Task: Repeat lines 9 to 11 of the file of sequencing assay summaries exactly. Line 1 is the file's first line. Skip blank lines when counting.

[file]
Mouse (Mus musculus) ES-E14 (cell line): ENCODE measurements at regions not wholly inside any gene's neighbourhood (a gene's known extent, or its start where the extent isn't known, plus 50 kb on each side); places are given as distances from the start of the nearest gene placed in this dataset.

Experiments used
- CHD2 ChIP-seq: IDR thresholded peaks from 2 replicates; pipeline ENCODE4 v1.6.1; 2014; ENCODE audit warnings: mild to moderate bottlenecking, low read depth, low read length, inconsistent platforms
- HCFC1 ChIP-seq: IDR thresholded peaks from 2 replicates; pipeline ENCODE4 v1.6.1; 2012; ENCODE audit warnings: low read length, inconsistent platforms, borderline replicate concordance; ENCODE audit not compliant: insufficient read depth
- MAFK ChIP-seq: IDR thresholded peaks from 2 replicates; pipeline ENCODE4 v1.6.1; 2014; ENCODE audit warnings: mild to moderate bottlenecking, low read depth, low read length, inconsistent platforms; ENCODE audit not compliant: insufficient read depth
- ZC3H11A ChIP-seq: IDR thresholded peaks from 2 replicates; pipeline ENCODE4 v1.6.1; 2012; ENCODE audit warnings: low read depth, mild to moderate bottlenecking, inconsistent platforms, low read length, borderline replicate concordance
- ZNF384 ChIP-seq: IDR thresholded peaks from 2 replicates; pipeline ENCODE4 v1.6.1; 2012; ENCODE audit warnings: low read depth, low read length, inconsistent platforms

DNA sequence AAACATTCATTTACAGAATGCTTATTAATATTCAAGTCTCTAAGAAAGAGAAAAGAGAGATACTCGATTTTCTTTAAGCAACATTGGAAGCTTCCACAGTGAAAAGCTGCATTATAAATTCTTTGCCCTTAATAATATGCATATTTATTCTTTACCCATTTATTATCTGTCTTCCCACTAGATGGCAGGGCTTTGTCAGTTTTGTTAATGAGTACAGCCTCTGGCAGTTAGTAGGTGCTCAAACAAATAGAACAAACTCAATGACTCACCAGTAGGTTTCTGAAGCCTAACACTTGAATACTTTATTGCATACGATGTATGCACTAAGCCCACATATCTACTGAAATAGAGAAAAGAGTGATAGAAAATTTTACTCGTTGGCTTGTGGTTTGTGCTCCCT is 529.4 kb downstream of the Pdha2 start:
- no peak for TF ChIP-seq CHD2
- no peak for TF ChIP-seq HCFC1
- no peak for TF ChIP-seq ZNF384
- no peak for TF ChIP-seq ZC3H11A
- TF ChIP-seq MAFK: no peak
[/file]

- no peak for TF ChIP-seq CHD2
- no peak for TF ChIP-seq HCFC1
- no peak for TF ChIP-seq ZNF384